Skip to main content
Log in

Queer desire in the sex industry

  • Articles
  • Published:
Sexuality and Culture Aims and scope Submit manuscript

Abstract

“They are all lesbians anyway,” is one of the stereotypes with which mainstream society labels sex workers. In this field study of exotic dancers, I research what dancers feel about this stereotype as well as the shapes they perceive queer desire assuming in the sex industry. In this article, I highlight a fascinating tension between the desire that sex workers perform for men and the queer desire they feel for other women. Using the framework of ethnographic descrition, I explore this tension through the description and analysis of the sexual identities of sex workers. Specifically, I examine the sex industry as a site that encourages women to expand notions of their own sexuality. This is partly because the environments of strip bars and peep shows offer women easy access to other women, invite them to break taboos, and teach them disdain for men.

This is a preview of subscription content, log in via an institution to check access.

Access this article

Price excludes VAT (USA)
Tax calculation will be finalised during checkout.

Instant access to the full article PDF.

Similar content being viewed by others

References

  • Adler, Patricia A. and Peter Adler. (1998). “Observational Techniques.” In Norman K. Denzin and Yvonna S. Lincoln (Eds.), Collecting and Interpreting Qualitative Materials (pp. 79–109). Thousand Oaks: Sage Publications.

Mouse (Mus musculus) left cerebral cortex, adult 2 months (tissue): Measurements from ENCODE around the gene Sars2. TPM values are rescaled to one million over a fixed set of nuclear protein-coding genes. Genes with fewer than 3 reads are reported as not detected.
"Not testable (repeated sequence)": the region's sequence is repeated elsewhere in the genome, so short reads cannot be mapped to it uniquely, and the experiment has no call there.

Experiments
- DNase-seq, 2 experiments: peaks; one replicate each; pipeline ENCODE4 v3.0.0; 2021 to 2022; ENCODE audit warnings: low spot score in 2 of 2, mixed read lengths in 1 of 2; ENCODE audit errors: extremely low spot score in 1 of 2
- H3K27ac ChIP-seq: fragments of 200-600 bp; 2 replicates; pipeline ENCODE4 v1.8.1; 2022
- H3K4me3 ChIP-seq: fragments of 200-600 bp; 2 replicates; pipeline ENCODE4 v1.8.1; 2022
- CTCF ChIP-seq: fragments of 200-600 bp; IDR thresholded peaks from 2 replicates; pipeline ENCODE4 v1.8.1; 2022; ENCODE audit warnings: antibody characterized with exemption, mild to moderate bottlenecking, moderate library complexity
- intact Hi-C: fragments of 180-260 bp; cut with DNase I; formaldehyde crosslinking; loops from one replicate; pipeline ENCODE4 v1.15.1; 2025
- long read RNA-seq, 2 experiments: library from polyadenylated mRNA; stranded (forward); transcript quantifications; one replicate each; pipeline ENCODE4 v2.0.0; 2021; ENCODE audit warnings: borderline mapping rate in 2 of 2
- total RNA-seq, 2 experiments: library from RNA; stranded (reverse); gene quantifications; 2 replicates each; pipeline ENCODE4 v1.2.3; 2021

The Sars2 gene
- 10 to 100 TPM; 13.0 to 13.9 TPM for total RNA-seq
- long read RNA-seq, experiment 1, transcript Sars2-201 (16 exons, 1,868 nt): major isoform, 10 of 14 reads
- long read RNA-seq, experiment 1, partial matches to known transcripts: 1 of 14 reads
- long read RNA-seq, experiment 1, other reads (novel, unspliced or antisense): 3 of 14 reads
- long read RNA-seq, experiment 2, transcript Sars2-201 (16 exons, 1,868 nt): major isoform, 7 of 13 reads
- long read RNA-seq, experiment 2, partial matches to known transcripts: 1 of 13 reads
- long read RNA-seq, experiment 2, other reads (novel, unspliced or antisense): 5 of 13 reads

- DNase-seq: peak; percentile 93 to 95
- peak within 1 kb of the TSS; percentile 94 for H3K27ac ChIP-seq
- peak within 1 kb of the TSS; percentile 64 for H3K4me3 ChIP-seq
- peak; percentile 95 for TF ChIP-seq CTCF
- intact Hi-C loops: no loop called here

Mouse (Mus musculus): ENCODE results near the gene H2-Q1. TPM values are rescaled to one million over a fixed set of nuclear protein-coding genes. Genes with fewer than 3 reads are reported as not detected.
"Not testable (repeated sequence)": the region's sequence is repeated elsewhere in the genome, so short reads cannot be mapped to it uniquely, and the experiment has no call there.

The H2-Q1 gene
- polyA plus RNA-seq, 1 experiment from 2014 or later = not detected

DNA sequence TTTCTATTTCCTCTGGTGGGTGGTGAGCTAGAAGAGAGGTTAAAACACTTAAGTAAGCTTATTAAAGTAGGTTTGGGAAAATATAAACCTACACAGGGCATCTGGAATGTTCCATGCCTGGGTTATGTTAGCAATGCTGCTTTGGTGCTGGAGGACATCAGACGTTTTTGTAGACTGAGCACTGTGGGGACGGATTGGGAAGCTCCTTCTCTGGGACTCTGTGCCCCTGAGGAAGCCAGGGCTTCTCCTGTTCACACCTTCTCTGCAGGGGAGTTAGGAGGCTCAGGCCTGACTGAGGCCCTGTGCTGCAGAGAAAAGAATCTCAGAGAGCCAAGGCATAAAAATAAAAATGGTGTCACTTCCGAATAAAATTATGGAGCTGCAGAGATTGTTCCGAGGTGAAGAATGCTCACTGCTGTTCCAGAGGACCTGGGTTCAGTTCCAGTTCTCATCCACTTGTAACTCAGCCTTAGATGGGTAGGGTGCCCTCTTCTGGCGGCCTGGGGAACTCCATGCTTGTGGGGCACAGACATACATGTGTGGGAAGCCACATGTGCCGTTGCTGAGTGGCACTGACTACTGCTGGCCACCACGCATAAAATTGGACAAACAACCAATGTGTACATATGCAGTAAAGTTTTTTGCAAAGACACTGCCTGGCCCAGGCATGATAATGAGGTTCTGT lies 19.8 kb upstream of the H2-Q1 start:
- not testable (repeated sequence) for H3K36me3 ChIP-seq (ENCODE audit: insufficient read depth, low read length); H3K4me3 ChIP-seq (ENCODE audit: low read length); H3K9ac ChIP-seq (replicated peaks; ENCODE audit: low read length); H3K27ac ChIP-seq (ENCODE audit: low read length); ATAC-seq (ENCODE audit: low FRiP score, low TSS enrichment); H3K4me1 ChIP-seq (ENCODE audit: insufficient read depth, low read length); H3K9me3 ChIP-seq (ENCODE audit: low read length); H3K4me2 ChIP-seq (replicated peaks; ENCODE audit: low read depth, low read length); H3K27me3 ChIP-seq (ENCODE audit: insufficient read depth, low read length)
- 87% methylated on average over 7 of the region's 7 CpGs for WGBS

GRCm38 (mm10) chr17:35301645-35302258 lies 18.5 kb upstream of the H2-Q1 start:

Google Scholar 

  • Barry, Kathleen. (1995). The Prostitution of Sexuality: The Global Exploitation of Women. New York: New York University Press.

    Google Scholar 

  • Bell, Holly and Lacey Sloan. (1998). “Exploiter or Exploited: Topless Dancers Reflect on their Experiences.” Journal of Women & Social Work, 13(3): 352–369.

    Google Scholar 

  • Bright, Susie. (1997). The Sexual State of the Union. New York: Simon and Schuster.

    Google Scholar 

  • Califia, Pat. Public Sex: The Culture of Radical Sex. Pittsburgh: Cleiss Press.

  • Chapkis, Wendy. (1997). Live Sex Acts: Women Performing Erotic Labor. New York: Routledge.

    Google Scholar 

  • Denzin, Norman K. and Yvonna S. Lincoln. (1998). Collecting and Interpreting Qualitative Materials. Thousand Oaks: Sage Publications.

    Google Scholar 

  • Dworkin, Andrea. (1974). Women Hating. New York: E. P. Dutton.

    Google Scholar 

  • —. (1987). Intercourse. New York: The Free Press.

    Google Scholar 

  • Fontana, Andrea and James H. Frey. (1998). “Interviewing: The Art of Science.” In Norman K. Denzin and Yvonna S. Lincoln (Eds.), Collecting and Interpreting Qualitative Materials (pp. 47–78). Thousand Oaks: Sage Publications.

    Google Scholar 

  • Forsyth, Craig J. (1998). “A deviant Process: The Sojourn of the Stripper.” Sociological Spectrum, 18(1): 77–93.

    Article  Google Scholar 

  • Hochschild, Arlie Russell. (1983). The Managed Heart: Commercialization of Human Feeling. Berkeley: University of California Press.

    Google Scholar 

  • Langley, Erika. (1997). The Lusty Lady: Photographs and Texts. Zurich: Scalo.

    Google Scholar 

  • Leigh, Carol. (1997). “Inventing Sex Work.” In Jill Nagle (Ed.), Whores and Other Feminists (pp. 223–231). New York: Routledge.

    Google Scholar